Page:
“I never know if this helps,” she says. She is fanning herself with Great Expectations. “It feels nice, but I’m using energy, aren’t I?”
I nod faintly, making the smallest possible movement in acknowledgment. Yes. Yes you are using energy. I don’t speak the words, though; her fanning cools me too, and I like the feel of the breeze.
“The same with electric fans. I can’t sleep at night without one, but all it’s doing is moving air around, right? And burning energy. Sucking it out of the walls. Turning electricity into heat. Why does it feel so cool, when it’s actually making everything hotter?”
I let the side of my mouth twitch, hoping she finds it a sufficient response. She can go on like this for ages and I am tired.
“I mean, I’m okay with air conditioners. They make things cooler in one place but hotter in another. That I can understand. As long as I’m in the cool place, I’m happy. But fans...they just don’t make sense.”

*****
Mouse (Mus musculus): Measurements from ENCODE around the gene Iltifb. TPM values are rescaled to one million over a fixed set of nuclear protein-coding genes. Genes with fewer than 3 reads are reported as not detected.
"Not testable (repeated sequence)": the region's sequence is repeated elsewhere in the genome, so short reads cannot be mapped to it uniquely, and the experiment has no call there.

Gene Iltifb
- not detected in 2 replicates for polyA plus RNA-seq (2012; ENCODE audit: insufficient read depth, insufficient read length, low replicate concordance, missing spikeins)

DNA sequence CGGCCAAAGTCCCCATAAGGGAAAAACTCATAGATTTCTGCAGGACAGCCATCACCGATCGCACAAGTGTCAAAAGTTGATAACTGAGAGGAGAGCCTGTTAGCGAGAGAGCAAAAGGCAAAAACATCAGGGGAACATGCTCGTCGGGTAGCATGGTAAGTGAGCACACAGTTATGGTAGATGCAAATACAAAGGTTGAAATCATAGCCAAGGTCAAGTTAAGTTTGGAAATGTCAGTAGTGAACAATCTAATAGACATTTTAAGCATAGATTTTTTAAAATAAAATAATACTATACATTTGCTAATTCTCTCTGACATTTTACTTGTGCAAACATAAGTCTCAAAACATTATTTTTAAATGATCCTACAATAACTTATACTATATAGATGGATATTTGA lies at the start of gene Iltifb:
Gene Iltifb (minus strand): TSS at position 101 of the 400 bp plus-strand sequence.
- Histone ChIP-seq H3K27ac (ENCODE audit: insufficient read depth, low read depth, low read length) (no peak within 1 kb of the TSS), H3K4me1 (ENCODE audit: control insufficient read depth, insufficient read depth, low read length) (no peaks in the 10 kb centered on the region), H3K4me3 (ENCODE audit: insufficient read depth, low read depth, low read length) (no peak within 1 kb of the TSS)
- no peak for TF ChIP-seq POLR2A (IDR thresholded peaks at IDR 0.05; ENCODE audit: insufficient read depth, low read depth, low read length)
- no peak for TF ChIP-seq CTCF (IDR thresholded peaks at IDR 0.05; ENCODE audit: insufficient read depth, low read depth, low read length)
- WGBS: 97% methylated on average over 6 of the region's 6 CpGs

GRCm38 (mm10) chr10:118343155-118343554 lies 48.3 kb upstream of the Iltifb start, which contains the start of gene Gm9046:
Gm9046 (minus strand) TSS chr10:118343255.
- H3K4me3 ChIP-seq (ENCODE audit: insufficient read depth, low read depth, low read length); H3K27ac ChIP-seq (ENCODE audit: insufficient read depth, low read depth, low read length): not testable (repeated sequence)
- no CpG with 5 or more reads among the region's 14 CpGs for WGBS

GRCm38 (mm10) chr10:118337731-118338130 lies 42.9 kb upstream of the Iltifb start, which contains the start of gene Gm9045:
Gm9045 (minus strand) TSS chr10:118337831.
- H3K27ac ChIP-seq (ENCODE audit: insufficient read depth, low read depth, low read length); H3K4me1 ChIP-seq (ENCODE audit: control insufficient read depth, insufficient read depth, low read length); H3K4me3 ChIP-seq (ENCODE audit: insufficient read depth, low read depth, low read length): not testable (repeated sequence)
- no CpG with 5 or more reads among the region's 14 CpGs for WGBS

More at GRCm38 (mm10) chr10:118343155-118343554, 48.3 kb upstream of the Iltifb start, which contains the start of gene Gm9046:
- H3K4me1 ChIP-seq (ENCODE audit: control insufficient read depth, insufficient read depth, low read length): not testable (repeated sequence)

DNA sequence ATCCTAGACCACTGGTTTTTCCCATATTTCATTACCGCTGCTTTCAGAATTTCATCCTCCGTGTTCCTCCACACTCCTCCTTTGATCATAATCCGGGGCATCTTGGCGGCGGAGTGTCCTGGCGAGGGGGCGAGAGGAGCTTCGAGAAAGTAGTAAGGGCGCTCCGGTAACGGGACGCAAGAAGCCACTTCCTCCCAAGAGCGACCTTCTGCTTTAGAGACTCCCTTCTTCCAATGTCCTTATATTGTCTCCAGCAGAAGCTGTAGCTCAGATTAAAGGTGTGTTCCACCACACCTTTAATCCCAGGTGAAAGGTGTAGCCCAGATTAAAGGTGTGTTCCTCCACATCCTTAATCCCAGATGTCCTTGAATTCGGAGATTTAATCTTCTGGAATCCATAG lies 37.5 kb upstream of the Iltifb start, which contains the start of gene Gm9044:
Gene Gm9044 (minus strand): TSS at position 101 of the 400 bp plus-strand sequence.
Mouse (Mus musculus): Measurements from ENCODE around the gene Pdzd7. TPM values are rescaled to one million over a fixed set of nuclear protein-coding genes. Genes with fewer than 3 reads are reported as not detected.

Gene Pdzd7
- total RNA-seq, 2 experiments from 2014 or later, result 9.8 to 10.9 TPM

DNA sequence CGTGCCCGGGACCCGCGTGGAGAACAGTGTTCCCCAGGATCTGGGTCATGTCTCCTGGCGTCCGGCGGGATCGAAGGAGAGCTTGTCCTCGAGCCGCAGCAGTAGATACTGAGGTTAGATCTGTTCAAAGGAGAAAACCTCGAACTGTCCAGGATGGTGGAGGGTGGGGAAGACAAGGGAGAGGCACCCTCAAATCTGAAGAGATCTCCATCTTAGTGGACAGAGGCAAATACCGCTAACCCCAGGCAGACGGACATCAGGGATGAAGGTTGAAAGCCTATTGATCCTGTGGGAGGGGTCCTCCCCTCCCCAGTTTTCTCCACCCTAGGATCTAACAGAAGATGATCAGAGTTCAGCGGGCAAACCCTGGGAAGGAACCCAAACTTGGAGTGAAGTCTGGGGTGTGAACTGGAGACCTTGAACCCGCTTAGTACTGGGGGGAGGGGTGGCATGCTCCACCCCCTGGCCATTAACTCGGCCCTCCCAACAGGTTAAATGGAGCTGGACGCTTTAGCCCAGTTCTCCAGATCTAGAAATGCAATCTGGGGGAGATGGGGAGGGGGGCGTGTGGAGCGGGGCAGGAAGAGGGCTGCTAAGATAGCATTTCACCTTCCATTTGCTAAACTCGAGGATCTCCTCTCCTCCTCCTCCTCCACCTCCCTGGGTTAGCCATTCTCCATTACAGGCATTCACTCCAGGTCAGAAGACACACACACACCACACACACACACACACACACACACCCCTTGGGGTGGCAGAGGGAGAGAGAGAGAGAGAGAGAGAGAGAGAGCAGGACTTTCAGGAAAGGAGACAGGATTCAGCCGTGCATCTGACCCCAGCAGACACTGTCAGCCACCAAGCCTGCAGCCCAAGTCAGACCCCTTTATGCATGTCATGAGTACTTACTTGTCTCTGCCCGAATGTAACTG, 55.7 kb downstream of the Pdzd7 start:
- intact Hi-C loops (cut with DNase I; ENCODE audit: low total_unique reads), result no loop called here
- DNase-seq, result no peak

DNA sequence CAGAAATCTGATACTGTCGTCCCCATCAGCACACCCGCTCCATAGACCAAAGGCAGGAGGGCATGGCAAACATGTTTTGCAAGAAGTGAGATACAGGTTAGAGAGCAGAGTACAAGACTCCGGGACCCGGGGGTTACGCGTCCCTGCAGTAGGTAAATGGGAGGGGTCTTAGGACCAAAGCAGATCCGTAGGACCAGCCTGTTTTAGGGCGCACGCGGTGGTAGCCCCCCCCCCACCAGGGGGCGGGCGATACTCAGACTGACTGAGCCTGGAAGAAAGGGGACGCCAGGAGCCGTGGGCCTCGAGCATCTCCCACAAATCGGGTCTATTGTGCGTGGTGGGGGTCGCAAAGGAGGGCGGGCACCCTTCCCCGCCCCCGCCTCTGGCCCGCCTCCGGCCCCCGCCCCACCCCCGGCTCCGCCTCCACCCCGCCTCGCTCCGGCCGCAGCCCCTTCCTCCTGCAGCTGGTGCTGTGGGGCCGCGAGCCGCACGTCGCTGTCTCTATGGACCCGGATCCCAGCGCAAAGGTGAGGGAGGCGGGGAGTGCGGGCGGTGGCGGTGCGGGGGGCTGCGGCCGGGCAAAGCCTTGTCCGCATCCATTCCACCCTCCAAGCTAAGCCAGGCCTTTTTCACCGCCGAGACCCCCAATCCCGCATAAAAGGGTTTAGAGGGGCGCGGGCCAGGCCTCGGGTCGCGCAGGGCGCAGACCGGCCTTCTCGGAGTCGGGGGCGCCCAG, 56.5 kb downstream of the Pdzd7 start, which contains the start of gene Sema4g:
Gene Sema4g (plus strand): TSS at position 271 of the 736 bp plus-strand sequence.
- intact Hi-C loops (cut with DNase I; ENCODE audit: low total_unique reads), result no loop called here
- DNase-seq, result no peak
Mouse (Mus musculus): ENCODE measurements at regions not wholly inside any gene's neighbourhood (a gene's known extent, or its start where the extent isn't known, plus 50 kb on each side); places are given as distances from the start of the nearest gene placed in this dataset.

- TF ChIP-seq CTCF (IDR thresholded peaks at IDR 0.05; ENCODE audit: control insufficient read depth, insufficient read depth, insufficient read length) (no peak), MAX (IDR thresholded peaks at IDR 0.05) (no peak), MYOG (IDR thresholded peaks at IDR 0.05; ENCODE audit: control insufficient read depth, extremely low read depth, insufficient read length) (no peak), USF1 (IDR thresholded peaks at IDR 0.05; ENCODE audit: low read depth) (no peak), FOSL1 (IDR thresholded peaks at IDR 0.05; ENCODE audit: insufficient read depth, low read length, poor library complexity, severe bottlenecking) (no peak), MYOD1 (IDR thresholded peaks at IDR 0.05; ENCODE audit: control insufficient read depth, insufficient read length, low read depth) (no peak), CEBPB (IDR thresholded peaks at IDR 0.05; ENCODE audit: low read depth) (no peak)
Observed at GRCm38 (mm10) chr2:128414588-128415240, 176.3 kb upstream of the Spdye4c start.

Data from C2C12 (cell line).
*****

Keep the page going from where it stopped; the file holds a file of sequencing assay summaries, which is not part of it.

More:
She lapses into silence, like a capacitor pausing to charge before its next explosive release. In her quiet, she glances at me. The book continues to flutter in her hand.
I could explain about sweat and evaporation, about how the movement of air increases convective heat loss. Wind chill. Thermodynamics. About the amount of energy required to power a fan, about the caloric requirement to power the waving of an arm. I could save myself seconds or minutes or hours of her aimless musings. I could tell her things that, I believe, she would genuinely find interesting.
I could do all these things. But I don’t. It is a hot summer and I already know that our two thermal bodies won’t be sharing the same heat reservoir for long. We are already cooling, and at such a rate that I know it’s not efficient to spend any more energy trying to keep the flame alive.
As her hand stills and a bead of perspiration meanders down the side of her face, I wonder if maybe we would have lasted longer if the summer hadn’t been so hot, or if I didn’t know so much about entropy.